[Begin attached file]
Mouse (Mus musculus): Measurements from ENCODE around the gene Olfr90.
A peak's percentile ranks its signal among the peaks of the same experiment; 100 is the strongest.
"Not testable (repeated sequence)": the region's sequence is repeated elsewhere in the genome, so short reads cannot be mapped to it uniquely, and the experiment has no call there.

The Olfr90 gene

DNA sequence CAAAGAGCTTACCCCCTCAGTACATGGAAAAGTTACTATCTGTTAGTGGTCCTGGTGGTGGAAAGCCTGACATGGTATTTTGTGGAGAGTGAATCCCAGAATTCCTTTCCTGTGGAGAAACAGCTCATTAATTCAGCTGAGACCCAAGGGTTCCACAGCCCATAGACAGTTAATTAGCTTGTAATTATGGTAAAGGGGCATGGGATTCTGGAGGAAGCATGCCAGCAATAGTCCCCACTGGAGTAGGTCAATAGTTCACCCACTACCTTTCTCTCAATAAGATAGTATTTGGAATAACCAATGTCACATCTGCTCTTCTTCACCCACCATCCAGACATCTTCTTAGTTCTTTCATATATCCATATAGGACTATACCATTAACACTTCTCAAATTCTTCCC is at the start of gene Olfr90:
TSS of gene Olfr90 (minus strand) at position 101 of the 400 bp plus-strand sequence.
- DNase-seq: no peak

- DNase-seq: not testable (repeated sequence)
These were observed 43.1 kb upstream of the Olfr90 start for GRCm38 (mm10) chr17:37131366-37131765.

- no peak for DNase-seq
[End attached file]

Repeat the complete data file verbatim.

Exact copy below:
Mouse (Mus musculus): Measurements from ENCODE around the gene Olfr90.
A peak's percentile ranks its signal among the peaks of the same experiment; 100 is the strongest.
"Not testable (repeated sequence)": the region's sequence is repeated elsewhere in the genome, so short reads cannot be mapped to it uniquely, and the experiment has no call there.

The Olfr90 gene

DNA sequence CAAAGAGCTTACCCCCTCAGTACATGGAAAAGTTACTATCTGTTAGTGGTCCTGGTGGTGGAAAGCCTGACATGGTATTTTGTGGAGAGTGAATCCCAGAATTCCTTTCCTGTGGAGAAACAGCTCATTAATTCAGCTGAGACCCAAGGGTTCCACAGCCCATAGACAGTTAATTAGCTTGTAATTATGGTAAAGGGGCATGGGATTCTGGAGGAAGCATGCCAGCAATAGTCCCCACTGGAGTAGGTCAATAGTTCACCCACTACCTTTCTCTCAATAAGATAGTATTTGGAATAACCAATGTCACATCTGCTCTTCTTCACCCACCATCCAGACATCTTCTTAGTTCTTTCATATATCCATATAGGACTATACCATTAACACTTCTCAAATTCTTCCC is at the start of gene Olfr90:
TSS of gene Olfr90 (minus strand) at position 101 of the 400 bp plus-strand sequence.
- DNase-seq: no peak

- DNase-seq: not testable (repeated sequence)
These were observed 43.1 kb upstream of the Olfr90 start for GRCm38 (mm10) chr17:37131366-37131765.

- no peak for DNase-seq